How We See Colour

In this section I will explore the effect that your perception of colour has on your editing ability.


FIGURE 1 Visible light to the human eye is just a small band in the vast spectrum of radiation energy where the only difference is in the wavelengths.

There is no colour in light any more than there is the feeling of pain in a sharp object; both are responses our senses have upon coming into contact with each. At the back of the eye are receptors (cones for colour and rods for intensity) that are sensitive to three main wavelengths which we register as the primary colours of Red, Green and Blue (RGB). Different wavelengths will trigger different amounts of these three basic colours and from the resulting combinations the eye can form millions of colours. Some animals may see light with the same values as humans, but apparently many see colour very differently. A few are even able to see into the infrared region of light wavelengths, which would be useful for night vision, so you could argue that their primary colours may well be described as IGB instead. Why do we have three primary colours and not two or four? There is nothing in physics to say that there must be three, it has just been decided for us by evolution as the best choice to give a wide range of colours. Our eyes and brains register and 'see' RGB, so to humans everything is in RGB values.


FIGURE 2 Here we see how the primary colours of visible light have varying wavelengths.

When making electrical equipment which emit light (such as scanners, TVs, monitors, etc) what stops us using Cyan, Yellow and Infrared as primary colours, as shown by the top row of pointers above? Nothing actually, but they would be of limited use. If a scanner was set to use these primary colours you could not use Blue in the images as no amount of Cyan, Yellow and Infrared will ever make up Blue and the Infrared would be invisible. If we expect to get as close as possible to the full width of colours that our eyes can see, then we had better place two of the primary colours at the two extremes of Red and Blue. The logical place for the third primary colour is in the middle, which is Green just as the human eye is constructed, as shown by the bottom row of pointers above.

FIGURE 3 A common misunderstanding is that the primary colours are Red, Blue and Yellow.  This is based on most peoples' experience with paint, so they are really thinking of Magenta (light red), Cyan (light blue) and Yellow.

Another common misunderstanding states that quality scanners scan with the primary colours of CMYK. Cyan and Yellow are no problem. They may not be human primary colours, but the separate light wavelengths for Cyan and Yellow do exist. But where is the Magenta in the colour spectrum? This can not be a primary colour as there is no wavelength of light for it. Magenta is a secondary colour made from a mix of Red and Blue so to scan in CMYK we would really be scanning in C(RB)YK instead. The main problem though is just where in the spectrum is Black light? It does not exist. Black light equals no light and no scanning equipment can deal with that. The laws of physics apply to high level scanners as they do to low level - if you are scanning for humans then it had better be in RGB. The CMYK scanners do in fact scan in RGB but they convert to CMYK on the fly before the image reaches Photoshop. The Black (K) is generated by extracting values from the main CMY colours.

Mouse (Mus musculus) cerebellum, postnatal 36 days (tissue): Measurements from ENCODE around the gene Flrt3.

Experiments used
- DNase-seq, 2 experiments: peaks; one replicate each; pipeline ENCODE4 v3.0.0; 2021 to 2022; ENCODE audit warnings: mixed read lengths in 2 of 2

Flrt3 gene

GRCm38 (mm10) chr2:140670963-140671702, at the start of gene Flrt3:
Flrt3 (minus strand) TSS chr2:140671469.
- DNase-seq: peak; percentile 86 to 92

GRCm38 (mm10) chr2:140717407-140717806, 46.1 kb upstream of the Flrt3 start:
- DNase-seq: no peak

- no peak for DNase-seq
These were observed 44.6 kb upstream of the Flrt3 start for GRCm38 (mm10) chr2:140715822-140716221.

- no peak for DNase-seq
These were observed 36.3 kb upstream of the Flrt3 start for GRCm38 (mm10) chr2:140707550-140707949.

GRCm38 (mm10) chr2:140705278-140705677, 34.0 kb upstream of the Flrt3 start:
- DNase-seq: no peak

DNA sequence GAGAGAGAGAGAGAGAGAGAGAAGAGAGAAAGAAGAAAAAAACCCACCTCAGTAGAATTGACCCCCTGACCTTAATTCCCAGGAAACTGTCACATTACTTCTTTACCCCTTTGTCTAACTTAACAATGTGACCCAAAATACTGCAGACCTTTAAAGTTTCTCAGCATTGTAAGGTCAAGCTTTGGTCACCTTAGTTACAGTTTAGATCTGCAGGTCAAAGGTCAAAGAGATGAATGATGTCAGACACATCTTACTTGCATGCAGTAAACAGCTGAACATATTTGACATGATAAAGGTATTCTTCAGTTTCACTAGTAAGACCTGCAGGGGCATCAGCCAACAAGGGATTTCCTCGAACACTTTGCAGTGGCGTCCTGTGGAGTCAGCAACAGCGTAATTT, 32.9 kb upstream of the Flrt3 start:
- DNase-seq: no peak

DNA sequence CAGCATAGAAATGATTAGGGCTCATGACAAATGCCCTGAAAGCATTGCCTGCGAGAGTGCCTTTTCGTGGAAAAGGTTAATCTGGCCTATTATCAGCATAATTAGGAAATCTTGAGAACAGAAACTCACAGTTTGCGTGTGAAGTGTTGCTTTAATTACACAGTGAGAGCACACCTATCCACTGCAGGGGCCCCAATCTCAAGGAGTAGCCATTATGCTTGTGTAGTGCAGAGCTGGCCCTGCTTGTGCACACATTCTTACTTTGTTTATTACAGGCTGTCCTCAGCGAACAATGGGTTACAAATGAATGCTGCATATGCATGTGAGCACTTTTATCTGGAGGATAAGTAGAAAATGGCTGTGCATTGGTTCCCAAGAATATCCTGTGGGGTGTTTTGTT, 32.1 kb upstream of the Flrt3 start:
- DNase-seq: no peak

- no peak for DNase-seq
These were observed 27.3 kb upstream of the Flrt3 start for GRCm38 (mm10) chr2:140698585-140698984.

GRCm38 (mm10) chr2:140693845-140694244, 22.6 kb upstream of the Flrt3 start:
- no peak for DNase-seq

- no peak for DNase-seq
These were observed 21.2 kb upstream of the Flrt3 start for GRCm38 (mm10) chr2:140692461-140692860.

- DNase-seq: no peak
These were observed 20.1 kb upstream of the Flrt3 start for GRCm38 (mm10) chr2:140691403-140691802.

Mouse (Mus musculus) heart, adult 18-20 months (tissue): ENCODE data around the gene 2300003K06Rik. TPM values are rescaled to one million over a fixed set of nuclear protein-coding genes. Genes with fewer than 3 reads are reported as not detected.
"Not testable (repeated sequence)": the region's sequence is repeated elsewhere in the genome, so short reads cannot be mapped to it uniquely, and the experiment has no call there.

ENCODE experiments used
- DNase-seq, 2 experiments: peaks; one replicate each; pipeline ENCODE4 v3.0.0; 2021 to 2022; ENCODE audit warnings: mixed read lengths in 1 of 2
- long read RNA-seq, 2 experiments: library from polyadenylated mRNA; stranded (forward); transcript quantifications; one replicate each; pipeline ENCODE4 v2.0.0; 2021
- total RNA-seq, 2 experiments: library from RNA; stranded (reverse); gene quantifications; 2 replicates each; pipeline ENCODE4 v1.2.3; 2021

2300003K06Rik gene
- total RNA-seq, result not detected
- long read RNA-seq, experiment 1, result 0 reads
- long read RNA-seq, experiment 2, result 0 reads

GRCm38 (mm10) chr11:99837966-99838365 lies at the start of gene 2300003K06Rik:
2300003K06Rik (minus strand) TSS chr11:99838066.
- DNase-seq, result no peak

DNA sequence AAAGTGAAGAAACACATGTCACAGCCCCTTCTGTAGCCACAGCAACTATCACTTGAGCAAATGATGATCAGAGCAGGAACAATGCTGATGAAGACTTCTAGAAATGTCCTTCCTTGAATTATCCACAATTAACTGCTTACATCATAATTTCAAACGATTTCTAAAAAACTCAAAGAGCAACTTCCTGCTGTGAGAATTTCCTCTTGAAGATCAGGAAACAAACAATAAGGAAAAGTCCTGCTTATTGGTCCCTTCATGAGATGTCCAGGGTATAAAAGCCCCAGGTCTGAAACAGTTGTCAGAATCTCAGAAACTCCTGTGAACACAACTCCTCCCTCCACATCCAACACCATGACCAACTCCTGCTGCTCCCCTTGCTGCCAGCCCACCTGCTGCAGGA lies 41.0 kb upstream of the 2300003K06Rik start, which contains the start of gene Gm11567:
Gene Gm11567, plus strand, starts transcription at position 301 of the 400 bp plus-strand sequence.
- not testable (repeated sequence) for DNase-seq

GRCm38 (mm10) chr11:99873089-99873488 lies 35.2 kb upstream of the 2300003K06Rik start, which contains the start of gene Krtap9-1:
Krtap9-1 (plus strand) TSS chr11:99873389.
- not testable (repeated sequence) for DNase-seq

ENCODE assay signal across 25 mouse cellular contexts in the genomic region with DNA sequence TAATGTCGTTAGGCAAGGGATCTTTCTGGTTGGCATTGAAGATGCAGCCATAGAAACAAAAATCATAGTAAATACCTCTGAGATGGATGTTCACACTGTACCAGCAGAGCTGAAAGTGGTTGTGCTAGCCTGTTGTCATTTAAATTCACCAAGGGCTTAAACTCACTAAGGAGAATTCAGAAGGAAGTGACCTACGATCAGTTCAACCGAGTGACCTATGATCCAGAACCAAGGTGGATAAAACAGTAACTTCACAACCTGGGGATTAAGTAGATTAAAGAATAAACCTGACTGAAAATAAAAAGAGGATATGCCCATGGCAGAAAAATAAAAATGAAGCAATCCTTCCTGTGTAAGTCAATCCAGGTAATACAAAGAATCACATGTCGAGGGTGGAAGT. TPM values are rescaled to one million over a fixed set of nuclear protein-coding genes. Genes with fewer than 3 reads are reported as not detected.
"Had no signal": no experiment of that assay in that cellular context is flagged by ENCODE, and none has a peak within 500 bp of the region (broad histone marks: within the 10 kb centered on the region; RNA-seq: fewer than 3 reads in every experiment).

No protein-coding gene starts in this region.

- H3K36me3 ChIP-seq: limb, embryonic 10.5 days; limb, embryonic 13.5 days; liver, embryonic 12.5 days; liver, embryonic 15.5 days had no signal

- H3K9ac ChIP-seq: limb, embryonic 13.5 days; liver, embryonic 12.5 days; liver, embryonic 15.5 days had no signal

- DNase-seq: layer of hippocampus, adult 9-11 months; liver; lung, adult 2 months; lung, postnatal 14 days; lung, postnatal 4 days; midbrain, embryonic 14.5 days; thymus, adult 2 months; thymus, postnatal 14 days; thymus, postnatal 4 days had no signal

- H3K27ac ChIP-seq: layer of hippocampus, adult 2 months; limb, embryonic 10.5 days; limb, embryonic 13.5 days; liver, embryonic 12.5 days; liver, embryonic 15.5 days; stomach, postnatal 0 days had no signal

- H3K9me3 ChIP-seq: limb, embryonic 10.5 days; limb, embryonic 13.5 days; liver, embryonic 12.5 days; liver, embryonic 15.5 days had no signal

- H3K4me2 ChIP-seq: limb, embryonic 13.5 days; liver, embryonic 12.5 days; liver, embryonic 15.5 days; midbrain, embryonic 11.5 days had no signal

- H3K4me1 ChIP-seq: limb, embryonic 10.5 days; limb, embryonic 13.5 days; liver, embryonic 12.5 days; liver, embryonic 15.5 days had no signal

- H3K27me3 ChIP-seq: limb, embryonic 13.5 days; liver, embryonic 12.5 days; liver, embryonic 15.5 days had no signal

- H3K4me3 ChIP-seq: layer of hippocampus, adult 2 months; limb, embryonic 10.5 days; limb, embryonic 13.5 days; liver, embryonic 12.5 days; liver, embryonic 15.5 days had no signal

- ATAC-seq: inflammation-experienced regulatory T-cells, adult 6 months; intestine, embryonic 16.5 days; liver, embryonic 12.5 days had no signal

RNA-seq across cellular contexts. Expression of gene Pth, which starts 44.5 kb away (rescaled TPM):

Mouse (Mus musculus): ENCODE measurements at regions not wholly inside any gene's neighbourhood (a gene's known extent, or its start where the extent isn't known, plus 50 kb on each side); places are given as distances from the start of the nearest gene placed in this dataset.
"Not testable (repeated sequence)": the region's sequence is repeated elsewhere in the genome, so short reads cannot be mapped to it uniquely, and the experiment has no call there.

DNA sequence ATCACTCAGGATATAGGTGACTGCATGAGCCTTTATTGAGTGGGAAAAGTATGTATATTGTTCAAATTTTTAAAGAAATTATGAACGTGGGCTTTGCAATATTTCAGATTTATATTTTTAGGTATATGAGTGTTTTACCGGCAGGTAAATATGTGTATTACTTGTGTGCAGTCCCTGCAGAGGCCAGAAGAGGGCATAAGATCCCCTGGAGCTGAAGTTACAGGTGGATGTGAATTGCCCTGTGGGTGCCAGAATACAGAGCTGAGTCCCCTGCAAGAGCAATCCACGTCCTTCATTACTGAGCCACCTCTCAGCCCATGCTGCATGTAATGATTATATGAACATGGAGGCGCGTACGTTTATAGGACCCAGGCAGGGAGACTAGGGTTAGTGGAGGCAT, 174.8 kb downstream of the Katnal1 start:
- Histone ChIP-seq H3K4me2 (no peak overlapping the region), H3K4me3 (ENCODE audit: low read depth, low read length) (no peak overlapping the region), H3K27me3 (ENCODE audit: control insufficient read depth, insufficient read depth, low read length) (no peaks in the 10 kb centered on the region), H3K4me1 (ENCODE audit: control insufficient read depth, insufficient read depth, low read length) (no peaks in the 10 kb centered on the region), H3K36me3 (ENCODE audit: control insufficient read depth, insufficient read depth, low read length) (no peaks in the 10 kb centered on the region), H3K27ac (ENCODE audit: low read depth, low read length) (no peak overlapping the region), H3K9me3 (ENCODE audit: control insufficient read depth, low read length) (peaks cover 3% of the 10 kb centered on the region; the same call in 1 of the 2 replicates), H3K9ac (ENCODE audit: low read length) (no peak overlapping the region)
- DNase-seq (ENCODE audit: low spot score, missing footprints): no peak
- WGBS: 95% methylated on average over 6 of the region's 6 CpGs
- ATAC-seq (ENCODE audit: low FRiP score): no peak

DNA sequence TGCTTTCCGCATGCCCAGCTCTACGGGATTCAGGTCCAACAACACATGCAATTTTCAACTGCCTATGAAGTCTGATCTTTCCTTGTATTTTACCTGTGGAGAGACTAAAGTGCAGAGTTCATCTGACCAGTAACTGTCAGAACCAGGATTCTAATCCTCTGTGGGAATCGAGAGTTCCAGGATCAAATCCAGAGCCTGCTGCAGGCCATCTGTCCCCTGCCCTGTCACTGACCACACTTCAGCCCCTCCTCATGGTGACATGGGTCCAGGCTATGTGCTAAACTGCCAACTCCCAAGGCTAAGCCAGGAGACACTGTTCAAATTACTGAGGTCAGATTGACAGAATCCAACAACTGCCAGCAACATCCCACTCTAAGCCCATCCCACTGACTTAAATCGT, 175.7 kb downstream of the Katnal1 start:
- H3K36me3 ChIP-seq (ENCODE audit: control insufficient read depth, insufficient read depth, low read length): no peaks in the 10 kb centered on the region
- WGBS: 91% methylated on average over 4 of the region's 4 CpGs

We see colour in Red, Green and Blue values but that does not mean that we are therefore equally sensitive to all three. We have evolved on a planet awash with blue light and as a result evolution has given us eyes that are only half as sensitive to blue as they are to red and green to help compensate. This 40% Red, 40% Green, but only 20% Blue sensitivity in the cones at the back of the eye results in us seeing blue as a dark colour. This is of benefit in nature, but with the invention of printing it has resulted in a real problem. We just can not produce blue dyes, inks and paints that are of a strong enough colour to compete with the extra sensitivity we have to red and green. For some reason we also have a stronger reaction to green than to red. The combination of RGB makes white, but of the three, green is the brightest, followed by red, and blue being the darkest.

The secondary colours of Cyan, Magenta and Yellow (CMY) are made by mixing 2 of the primary colours for each. Magenta is formed with red and blue, and as more cones in the eye are used we see it as a lighter colour than red or blue. Cyan is formed with green and blue and for the same reason it too is a lighter colour. Yellow is formed with red and green and since this involves most of the cones in the eye it is therefore the lightest colour of all, with the exception of white.